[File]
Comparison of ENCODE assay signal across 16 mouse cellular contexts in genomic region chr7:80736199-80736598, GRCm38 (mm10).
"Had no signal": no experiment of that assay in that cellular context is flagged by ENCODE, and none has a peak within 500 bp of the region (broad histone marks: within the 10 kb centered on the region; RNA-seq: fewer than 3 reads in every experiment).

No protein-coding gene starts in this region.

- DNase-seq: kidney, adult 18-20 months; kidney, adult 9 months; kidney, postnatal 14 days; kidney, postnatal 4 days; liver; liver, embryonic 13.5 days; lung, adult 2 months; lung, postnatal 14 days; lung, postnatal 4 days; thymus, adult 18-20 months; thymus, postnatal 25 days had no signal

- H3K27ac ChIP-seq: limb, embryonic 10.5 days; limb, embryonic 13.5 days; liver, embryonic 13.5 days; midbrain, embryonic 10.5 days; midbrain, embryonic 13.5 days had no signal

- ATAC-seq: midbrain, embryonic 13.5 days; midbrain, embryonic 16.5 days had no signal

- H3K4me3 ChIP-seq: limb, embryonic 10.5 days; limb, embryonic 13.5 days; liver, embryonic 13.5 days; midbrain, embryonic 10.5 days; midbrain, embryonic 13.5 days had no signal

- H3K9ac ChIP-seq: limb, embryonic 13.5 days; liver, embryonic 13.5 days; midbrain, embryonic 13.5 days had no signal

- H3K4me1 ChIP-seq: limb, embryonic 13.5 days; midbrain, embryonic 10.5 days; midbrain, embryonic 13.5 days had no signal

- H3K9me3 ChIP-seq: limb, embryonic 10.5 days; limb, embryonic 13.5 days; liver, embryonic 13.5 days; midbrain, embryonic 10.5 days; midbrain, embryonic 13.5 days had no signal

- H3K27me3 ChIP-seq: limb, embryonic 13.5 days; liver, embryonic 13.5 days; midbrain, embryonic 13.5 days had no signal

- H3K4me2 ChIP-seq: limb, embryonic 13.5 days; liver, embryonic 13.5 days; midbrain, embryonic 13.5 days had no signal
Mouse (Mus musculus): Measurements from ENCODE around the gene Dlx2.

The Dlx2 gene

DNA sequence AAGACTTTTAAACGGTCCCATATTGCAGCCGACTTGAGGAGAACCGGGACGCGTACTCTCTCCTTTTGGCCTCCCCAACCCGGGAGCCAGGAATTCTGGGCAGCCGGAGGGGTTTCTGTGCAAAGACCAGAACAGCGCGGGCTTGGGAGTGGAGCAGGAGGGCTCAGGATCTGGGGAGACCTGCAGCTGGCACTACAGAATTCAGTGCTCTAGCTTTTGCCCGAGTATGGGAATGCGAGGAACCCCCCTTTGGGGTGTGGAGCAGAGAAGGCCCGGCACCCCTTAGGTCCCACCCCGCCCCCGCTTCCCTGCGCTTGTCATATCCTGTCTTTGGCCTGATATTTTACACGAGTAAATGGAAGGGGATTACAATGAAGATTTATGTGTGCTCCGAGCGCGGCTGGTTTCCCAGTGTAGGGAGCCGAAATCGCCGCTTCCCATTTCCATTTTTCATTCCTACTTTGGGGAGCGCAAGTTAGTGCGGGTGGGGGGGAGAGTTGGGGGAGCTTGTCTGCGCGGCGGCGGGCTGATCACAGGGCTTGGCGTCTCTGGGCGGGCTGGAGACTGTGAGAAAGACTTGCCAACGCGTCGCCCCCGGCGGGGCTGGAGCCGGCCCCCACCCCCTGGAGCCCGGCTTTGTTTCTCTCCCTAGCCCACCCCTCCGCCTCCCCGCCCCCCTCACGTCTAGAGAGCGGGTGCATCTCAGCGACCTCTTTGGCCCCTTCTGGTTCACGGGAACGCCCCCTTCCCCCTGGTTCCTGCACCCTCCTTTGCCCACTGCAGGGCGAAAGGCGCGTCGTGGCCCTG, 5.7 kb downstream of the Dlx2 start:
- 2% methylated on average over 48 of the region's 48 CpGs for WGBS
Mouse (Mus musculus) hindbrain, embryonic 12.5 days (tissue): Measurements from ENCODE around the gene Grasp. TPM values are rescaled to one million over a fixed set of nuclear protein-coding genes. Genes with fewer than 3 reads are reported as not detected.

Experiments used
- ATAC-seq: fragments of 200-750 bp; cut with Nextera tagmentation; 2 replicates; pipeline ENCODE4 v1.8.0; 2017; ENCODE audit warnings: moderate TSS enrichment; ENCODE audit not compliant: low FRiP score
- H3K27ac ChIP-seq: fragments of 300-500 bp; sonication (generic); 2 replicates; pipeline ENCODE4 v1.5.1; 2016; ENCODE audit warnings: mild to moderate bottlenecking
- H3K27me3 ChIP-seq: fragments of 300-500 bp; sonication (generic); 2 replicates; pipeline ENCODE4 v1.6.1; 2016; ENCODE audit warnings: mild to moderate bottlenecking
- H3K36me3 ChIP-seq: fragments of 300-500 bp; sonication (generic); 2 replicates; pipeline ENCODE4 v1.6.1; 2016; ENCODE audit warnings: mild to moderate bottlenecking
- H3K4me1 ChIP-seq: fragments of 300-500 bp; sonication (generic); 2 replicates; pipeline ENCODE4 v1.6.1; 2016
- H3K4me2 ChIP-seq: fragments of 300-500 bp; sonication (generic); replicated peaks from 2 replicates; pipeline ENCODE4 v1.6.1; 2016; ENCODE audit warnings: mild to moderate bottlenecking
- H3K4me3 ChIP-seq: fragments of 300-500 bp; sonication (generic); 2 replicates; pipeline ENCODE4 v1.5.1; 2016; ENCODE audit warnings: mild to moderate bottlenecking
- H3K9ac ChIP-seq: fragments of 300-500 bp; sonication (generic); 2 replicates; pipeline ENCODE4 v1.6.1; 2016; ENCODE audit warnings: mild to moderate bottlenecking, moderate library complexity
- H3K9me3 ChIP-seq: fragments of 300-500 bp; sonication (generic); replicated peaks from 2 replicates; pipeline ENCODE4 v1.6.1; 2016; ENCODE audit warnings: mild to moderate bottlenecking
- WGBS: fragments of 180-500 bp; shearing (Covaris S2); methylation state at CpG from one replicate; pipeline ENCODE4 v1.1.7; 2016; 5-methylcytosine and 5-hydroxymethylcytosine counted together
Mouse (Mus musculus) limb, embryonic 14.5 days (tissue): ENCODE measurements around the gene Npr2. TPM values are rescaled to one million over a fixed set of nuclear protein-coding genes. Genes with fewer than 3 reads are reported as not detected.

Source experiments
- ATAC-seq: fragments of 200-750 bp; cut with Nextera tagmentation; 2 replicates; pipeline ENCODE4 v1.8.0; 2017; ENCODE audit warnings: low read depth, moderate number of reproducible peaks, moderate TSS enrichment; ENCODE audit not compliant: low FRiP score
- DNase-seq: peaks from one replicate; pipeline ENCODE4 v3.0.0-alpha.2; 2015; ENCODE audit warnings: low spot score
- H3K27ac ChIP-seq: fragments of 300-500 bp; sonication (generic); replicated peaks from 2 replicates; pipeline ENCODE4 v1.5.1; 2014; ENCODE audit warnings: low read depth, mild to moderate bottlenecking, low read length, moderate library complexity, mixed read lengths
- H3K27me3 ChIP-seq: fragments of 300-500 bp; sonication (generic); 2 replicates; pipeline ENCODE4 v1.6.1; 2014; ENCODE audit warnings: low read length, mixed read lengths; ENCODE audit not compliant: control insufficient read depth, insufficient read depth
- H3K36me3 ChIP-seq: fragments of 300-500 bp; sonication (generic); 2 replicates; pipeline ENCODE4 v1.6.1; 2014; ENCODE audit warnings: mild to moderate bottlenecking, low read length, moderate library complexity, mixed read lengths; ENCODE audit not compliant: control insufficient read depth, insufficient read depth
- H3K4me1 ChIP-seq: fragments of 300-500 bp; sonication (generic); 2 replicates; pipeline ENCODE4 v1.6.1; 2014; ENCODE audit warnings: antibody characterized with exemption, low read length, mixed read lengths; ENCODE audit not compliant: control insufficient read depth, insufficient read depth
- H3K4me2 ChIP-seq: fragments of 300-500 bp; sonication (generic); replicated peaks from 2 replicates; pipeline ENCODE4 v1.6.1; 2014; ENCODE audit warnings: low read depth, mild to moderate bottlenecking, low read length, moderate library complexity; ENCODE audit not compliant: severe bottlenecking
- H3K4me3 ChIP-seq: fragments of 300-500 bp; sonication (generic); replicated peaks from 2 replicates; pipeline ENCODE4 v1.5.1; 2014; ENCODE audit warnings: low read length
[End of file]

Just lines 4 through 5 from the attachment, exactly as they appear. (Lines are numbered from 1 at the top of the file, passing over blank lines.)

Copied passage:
- DNase-seq: kidney, adult 18-20 months; kidney, adult 9 months; kidney, postnatal 14 days; kidney, postnatal 4 days; liver; liver, embryonic 13.5 days; lung, adult 2 months; lung, postnatal 14 days; lung, postnatal 4 days; thymus, adult 18-20 months; thymus, postnatal 25 days had no signal

- H3K27ac ChIP-seq: limb, embryonic 10.5 days; limb, embryonic 13.5 days; liver, embryonic 13.5 days; midbrain, embryonic 10.5 days; midbrain, embryonic 13.5 days had no signal